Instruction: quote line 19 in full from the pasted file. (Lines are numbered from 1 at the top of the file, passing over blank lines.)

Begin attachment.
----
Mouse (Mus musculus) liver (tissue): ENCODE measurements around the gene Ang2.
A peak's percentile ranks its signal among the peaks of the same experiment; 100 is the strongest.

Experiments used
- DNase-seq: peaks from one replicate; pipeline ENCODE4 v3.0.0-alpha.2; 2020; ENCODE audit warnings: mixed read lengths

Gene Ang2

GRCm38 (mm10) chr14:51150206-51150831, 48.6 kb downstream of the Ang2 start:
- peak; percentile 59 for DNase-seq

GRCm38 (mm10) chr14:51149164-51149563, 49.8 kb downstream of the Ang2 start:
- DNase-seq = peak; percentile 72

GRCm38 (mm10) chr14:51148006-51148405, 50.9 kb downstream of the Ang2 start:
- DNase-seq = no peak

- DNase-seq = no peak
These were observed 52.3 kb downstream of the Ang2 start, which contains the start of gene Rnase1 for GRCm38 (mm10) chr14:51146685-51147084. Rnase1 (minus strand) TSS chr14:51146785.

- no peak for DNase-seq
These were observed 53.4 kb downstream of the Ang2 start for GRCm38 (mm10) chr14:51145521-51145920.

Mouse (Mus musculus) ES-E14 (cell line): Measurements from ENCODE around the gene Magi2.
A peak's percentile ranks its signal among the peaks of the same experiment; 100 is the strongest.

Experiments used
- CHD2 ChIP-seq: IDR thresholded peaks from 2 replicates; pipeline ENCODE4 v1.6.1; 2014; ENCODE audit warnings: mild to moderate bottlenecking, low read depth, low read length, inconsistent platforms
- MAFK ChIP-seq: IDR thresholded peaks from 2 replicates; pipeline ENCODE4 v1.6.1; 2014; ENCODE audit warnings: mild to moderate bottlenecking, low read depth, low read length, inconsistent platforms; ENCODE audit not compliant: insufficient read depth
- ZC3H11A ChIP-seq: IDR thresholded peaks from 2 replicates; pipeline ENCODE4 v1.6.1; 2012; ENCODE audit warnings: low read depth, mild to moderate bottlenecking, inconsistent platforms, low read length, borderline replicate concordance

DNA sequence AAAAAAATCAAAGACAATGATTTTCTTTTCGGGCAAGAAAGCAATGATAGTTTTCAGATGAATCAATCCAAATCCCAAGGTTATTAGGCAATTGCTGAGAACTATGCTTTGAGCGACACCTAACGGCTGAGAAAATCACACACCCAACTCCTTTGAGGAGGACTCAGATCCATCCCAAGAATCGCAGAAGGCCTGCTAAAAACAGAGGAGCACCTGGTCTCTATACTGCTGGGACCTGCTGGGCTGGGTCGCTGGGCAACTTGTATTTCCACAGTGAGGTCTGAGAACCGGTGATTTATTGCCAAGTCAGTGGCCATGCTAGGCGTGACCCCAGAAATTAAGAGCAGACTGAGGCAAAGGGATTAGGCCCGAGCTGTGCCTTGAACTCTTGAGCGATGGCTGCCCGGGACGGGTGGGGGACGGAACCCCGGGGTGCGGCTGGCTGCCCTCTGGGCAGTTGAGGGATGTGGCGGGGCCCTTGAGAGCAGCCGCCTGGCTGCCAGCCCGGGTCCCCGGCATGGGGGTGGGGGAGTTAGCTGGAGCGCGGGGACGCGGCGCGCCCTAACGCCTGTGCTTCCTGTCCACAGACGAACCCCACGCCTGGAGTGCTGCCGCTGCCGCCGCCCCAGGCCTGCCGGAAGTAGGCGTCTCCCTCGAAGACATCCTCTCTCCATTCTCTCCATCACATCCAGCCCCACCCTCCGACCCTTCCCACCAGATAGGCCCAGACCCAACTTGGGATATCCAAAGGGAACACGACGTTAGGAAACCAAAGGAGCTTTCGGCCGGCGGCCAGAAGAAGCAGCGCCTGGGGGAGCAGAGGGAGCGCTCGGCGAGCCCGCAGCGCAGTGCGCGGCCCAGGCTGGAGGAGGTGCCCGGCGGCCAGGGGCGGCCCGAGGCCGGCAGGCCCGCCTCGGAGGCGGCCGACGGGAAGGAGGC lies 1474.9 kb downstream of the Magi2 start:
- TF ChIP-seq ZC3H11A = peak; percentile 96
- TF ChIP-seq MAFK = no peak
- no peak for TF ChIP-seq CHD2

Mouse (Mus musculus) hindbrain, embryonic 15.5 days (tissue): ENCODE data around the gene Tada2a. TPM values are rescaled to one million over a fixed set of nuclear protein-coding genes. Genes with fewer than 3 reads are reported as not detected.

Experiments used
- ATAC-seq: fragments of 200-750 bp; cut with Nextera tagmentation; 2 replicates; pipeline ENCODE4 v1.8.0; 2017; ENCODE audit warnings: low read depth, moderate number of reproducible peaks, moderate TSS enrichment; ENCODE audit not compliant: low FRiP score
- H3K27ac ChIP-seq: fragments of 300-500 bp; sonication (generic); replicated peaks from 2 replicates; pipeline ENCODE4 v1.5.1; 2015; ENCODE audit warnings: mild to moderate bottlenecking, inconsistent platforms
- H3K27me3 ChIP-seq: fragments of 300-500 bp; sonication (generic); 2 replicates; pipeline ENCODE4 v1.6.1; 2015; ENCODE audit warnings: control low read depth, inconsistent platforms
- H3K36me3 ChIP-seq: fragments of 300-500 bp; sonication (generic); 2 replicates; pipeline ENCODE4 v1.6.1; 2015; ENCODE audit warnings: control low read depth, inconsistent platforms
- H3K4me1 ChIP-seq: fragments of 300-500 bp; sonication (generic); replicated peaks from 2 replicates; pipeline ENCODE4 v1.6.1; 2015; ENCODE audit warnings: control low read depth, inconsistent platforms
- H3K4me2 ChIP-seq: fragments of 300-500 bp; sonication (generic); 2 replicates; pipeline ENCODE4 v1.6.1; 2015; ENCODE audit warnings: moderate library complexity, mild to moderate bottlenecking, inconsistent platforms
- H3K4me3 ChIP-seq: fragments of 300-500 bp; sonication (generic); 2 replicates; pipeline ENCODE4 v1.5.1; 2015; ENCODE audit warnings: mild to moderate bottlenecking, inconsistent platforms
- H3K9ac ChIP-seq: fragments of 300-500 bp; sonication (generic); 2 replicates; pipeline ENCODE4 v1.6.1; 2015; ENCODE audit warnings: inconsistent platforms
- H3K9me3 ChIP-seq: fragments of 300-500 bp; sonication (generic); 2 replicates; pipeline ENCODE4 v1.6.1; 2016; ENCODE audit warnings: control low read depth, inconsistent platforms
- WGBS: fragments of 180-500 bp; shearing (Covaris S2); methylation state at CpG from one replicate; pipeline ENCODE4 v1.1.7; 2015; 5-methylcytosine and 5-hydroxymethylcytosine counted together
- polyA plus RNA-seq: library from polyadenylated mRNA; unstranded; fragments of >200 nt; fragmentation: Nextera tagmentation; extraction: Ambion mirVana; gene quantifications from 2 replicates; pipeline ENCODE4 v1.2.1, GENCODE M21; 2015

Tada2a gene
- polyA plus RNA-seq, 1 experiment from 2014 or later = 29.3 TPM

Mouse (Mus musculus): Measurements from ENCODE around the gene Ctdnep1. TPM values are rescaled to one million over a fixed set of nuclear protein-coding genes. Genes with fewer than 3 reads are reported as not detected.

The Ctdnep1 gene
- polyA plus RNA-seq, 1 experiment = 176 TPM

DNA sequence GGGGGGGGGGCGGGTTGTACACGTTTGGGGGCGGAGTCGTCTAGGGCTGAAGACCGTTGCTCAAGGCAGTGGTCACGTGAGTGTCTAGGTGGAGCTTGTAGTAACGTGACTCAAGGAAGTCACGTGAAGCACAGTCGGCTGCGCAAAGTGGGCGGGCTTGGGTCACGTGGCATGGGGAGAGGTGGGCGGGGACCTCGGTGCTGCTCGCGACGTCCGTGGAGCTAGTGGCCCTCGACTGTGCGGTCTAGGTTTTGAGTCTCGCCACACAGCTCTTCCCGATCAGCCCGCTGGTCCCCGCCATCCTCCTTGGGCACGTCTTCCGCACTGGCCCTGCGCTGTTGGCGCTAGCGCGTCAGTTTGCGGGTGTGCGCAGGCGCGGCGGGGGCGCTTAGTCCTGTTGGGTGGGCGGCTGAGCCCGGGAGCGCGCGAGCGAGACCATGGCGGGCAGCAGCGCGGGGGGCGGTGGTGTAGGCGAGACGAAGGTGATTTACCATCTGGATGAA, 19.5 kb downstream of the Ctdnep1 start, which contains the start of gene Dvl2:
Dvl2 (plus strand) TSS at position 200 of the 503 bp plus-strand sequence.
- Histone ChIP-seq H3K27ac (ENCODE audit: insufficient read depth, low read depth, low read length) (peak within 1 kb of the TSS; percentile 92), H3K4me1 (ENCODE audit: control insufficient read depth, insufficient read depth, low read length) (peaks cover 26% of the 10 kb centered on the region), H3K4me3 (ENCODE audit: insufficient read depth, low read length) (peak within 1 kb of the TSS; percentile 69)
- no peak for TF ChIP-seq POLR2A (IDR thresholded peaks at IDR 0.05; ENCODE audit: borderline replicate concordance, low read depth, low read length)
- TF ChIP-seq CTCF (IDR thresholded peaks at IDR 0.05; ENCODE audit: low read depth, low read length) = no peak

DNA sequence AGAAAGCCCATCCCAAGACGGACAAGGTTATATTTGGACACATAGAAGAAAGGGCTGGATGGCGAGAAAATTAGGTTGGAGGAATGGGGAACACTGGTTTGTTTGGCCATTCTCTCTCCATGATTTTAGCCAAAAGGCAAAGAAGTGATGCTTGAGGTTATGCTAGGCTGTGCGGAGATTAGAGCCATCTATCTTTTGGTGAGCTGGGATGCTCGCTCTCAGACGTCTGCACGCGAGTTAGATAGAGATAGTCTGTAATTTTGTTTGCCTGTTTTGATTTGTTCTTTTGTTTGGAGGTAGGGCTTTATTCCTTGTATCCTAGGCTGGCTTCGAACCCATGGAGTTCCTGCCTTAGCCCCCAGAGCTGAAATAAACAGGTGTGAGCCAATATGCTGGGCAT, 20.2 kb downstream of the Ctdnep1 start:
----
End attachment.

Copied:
- CHD2 ChIP-seq: IDR thresholded peaks from 2 replicates; pipeline ENCODE4 v1.6.1; 2014; ENCODE audit warnings: mild to moderate bottlenecking, low read depth, low read length, inconsistent platforms